Material Morphosis: Trajectories, Connectivities, and Transformations in Fashion and Design
While phenomena of metamorphosis have been associated with predominantly negative connotations within a European frame of reference (namely as mere imitation, deceit, or substitute), they also point towards another meaning, revealing a principle that stresses the significance of materiality as ‘sujet’. Recently, techniques such as sampling have fostered new interpretations of such creative transfers. Thus, material metamorphoses frequently happen to be also media metamorphoses.
The focus on substance and materialities seems to relate to African notions of classification – material is recognized here as both textile fabric and oral transmission of “matter”: objects are often classified according to certain characteristics of materiality and semantics and not only to their formal qualities. The ideational and non-material can become attached to the material, whereas in other contexts certain materialities are reserved for privileged groups or persons.
Since precolonial times, fabrics as objects of transcontinental and transregional trade and exchange play a crucial role in the making and strengthening of social ties and, thus, of status and identities. The importance of material is also reflected in contemporary fashion and design where global belonging as well as local situatedness are claimed. The conscious choice of materials and techniques of labels like, for example, Xuly Bët, Laduma or Black Coffee, refers to the material expression of a (pan-) African and decolonial legacy, both critical and playful.
In contemporary design and art, material morphoses find expression in processes of modernization, democratization, nobilitation, and re-evaluation; they also relate to material innovation and new manufacturing techniques, as well as to miniaturizations (reductions, compressions, condensations) found in architecture and furniture design.
We suggest that the analytical lens of material morphosis (Stoffwechsel) can foster new perspectives when examining cultures of materiality, when further exploring the “dense materiality” of cloth as social skin, as material object or archive, or when tracing “matter” and its regional and transcontinental entanglements in the past, present and future.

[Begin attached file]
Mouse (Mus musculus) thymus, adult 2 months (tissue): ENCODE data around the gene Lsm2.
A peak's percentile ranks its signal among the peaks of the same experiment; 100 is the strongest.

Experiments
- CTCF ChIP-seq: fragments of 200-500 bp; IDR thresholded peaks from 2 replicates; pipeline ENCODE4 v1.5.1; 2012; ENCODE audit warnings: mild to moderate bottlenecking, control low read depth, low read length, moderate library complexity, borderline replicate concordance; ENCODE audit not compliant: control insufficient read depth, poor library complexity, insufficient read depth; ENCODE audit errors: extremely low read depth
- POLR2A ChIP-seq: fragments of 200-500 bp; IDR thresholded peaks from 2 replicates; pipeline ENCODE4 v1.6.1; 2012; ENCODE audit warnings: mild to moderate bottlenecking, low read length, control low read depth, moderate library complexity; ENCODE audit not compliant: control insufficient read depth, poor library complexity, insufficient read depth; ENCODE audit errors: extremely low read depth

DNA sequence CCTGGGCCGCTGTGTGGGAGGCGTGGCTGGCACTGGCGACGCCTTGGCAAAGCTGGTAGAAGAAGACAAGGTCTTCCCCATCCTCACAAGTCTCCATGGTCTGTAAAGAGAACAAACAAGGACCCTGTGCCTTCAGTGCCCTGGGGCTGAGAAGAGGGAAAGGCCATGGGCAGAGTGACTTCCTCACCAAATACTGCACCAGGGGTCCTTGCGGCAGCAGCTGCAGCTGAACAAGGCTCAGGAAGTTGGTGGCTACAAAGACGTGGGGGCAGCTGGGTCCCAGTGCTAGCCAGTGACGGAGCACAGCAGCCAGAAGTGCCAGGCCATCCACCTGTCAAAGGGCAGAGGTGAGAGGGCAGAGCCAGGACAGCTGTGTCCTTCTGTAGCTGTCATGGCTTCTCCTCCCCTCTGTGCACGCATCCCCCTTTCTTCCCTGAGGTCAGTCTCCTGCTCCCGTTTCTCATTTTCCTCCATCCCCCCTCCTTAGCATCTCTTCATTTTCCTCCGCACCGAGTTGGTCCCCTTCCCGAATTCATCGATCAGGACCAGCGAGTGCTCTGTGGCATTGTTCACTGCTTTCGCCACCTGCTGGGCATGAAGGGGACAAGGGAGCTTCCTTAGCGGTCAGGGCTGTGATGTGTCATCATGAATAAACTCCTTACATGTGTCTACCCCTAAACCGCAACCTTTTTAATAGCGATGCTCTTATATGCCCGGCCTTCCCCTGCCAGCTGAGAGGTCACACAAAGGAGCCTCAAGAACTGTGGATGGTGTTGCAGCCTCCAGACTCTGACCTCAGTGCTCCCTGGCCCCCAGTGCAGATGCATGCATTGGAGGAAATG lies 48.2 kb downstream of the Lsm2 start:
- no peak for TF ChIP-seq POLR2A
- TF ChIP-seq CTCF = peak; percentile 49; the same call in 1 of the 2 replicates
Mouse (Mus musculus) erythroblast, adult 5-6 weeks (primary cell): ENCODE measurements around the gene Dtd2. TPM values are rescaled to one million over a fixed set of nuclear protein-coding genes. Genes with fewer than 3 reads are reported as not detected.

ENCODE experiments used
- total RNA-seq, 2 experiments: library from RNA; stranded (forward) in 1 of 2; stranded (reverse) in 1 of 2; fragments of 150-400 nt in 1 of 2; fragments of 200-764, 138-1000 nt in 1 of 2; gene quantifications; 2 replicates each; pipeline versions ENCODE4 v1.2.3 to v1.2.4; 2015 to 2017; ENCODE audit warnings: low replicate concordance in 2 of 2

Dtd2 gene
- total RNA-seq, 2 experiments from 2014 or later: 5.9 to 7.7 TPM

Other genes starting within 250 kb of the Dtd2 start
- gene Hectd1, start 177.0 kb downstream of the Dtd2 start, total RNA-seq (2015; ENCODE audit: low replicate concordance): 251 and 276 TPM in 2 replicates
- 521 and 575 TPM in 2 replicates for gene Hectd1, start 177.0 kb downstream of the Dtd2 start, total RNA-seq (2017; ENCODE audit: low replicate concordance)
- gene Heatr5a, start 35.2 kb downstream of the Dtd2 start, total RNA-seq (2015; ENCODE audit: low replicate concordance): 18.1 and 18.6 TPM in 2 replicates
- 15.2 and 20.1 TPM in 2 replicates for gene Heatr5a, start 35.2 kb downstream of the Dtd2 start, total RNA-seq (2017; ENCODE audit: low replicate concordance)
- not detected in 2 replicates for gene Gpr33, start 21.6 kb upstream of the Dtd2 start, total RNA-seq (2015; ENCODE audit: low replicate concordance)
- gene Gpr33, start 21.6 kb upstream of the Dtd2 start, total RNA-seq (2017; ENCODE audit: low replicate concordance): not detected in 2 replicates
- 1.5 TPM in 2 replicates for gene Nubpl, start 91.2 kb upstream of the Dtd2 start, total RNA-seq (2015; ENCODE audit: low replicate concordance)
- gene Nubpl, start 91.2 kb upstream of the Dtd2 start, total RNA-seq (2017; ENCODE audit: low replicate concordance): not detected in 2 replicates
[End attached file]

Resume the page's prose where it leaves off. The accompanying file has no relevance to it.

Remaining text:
Time: Friday, 29/06/2018, 4.30 - 6.30 pm
Venue: Hörsaalgebäude, HS 17
Kerstin Pinther (University of Munich)
Alexandra Weigand (University of Munich)
Kristin Kastner (University of Munich)
Chonja Lee (University of Bern, Switzerland)
Okechukwu Nwafor (Nnamdi Azikiwe University, Ifite Awka, Nigeria)
Adwoa Owusuaa Bobie (University of Basel, Switzerland)
Alexandra Weigand (University of Munich)
Trading Fashion for Slaves: Ornaments of Printed Cottons, Their Morphosis, and Agency
Historians have emphasized the circulation of printed cottons between Europe and India, including the Atlantic Space. In this paper, however, I would like to inscribe the agency of the African consumers at the centre of this story and analyse the communication between buyer, seller, and maker in a wide spanning contact zone. Designed specifically for the West African market, the European drawers and engravers would translate European scenes in pseudo-African contexts, freely imagine African people and landscapes, and develop adaptations of African iconography with specific patterns, colours and symbols embedded in local cultures and religions. These images of and for the other are material evidence of an otherwise difficult to trace discourse around a cultural transfer for economic reasons. Ornaments can oscillate between pictures and patterns and, in these specific cases, they potentially bear encoded religious meaning to the customer. Ornamental semantics of textiles, as means for social communication, are at challenge in this example, with the European makers supposedly not understanding what they drew. Questions of agency are multifold: the printed cottons are playing a key role among the commodities to oppress and enslave people, the African customers are setting the agenda for the prints through their market power, and the ornaments themselves are hiding potential images. Finally, I would like to include the religious historical background with the protestant makers reproducing religious imagery in textiles for the African market, while missionaries, at the same time, are trying to get rid of them. The printed cottons are intermediaries between categories with their material status between fabric and print, intermedia play in mimicry of other textiles and craft, and intercultural morphosis.